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Quinten Tarantino’s Stolen Malibu Found In Oakland 19 Years Later

Posted on | April 28, 2013 | No Comments

Oscar-winning director Quinten Tarantino’s cherry red Chevelle Malibu has resurfaced after nearly two decades, thanks to a vigilant sheriff’s deputy here, officials said.

“Deputy (Carlos) Arrieta did a really good job with this case,” said Sgt. Albert Anolin of the sheriff’s Victorville station. “He took what many would’ve seen as a minor case and followed it through until it broke this much larger case. ”

Tarantino’s 1964 Chevrolet Chevelle Malibu, stolen in 1994 during the production of “Pulp Fiction,” was recovered in the Oakland area this past week, according to law enforcement officials investigating the case.

The iconic Malibu was driven in the film by John Travolta’s character, Vince Vega.

On April 18, Arrieta spotted two men near Mojave Vista Elementary School at Seventh and Burwood avenues around 7:45 p.m., Anolin said.

It appeared the men were stripping an older Chevrolet Malibu, so Arrieta approached them. Arrieta ran the vehicle identification number and learned it was registered for a Malibu in the Oakland area, according to reports.

One of the men insisted the Malibu had been his since the 1970s.

Arrieta called in the San Bernardino County Auto Theft Task Force and handed over the investigation to district attorney’s Senior Investigator Carlos Flores and California Highway Patrol Officer Brian Leyva.

According to sheriff’s reports, investigators learned the VIN number for the Chevrolet found in Victorville legitimately belonged to that car, but it hadn’t been registered with the state Department of Motor Vehicles for several decades.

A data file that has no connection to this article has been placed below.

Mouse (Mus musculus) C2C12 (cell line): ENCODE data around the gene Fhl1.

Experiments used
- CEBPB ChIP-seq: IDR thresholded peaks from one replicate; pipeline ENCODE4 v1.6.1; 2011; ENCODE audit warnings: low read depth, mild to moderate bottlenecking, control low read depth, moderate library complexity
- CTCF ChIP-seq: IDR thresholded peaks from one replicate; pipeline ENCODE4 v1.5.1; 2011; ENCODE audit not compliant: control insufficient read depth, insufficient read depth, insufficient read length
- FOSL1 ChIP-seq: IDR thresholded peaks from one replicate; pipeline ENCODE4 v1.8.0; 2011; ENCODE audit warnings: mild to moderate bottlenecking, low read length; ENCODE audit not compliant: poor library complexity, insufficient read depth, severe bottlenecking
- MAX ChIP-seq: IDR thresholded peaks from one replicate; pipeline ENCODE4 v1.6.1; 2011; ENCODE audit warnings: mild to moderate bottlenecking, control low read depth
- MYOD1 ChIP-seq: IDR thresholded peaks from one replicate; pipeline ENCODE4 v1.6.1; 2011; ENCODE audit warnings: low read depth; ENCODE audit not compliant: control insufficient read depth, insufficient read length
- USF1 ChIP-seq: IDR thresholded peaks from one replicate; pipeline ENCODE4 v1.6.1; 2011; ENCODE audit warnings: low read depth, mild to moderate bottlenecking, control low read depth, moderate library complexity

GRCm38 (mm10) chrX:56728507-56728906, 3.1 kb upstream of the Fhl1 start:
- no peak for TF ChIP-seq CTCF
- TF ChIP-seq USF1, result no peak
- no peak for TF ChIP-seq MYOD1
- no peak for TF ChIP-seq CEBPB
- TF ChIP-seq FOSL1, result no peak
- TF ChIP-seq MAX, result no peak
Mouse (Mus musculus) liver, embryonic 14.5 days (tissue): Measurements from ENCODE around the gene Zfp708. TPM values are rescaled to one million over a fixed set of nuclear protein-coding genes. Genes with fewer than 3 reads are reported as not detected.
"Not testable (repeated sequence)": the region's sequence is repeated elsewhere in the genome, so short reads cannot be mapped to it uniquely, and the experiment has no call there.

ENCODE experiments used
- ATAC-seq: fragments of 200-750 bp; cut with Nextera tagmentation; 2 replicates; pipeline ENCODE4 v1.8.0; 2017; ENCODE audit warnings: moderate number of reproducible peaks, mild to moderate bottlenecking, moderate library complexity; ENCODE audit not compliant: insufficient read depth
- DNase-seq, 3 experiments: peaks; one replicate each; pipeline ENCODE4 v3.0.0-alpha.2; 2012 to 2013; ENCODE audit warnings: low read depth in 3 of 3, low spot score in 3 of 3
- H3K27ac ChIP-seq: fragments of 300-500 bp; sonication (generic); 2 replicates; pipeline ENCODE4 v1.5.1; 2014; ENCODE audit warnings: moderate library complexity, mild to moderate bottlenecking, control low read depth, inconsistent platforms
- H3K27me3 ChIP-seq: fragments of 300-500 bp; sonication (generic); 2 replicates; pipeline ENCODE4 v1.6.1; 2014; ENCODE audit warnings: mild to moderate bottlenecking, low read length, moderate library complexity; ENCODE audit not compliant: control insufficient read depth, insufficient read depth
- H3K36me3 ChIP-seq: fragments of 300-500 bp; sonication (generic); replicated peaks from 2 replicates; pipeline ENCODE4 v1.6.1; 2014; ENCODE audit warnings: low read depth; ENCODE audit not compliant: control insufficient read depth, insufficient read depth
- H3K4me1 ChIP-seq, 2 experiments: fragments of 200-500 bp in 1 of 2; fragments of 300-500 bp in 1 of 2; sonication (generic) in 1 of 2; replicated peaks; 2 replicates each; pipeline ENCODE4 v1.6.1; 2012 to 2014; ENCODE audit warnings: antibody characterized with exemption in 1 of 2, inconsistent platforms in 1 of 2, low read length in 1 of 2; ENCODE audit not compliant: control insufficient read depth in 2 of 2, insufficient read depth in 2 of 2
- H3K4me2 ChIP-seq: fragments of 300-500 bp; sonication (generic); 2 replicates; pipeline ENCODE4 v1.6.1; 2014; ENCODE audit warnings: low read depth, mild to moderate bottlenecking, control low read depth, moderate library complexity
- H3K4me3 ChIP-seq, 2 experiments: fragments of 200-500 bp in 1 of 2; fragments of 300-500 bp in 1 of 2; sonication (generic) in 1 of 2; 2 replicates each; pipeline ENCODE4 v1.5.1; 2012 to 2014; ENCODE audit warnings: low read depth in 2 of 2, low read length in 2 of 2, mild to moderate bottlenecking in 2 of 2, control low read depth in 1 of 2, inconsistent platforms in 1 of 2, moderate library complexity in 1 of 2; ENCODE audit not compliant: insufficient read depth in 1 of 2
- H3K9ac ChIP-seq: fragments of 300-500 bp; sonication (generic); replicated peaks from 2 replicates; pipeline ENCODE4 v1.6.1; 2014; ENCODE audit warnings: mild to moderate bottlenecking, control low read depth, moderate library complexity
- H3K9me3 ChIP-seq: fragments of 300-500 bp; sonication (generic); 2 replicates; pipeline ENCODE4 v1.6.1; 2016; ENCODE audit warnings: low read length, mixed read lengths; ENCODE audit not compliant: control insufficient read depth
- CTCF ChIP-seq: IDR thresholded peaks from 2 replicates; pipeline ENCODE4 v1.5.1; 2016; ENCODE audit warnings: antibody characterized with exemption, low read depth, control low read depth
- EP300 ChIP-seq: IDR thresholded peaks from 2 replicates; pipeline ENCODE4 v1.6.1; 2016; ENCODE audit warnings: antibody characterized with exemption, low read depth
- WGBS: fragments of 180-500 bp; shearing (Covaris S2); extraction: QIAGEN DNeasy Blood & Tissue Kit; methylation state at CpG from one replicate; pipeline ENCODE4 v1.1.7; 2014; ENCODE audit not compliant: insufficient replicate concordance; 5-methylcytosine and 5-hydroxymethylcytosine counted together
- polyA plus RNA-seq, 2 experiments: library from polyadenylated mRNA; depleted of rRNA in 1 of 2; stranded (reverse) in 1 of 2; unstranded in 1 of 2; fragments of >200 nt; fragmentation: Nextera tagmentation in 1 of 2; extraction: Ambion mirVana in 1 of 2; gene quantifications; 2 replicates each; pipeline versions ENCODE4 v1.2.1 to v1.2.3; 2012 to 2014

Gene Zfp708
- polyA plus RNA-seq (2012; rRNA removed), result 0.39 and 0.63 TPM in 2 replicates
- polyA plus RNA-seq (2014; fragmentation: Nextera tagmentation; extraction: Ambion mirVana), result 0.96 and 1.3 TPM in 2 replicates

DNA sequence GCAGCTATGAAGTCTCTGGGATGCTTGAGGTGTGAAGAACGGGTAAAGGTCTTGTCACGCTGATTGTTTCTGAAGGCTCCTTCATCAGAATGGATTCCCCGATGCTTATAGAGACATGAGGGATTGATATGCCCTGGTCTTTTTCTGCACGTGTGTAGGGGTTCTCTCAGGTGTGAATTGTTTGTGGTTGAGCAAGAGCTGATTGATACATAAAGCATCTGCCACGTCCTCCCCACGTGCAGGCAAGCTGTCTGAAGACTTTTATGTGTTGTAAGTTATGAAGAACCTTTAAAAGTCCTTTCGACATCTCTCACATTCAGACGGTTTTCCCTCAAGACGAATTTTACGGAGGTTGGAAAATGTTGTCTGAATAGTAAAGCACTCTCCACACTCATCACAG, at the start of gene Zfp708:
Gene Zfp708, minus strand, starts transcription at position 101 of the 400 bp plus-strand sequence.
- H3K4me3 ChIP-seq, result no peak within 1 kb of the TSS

Detectives contacted authorities in the Bay Area to alert them to the VIN match for a 1964 Chevrolet Malibu in their area.

Bay Area investigators contacted the owner of that Malibu and learned that that vehicle had a cloned VIN number on it. Further investigation revealed the Malibu found in the Bay Area was in fact Tarantino’s vehicle stolen in 1994, authorities said.

The man in possession of Tarantino’s stolen Malibu is not believed to be involved in the theft and is considered to be a victim of a fraud, authorities said.

The vehicle was recovered only a few weeks after the filmmaker’s 50th birthday on March 27. It was unclear if the vehicle has been returned to him as of Friday.

The man Arrieta initially contacted last week was arrested on suspicion of an unrelated crime, sheriff’s officials said, though his name has not been released.

“Arrieta used the resources available to him and was able to help crack this case,” Anolin said of the deputy who’s been at the Victorville station for about two years. “He’s a good deputy. ”

The case is still under investigation.

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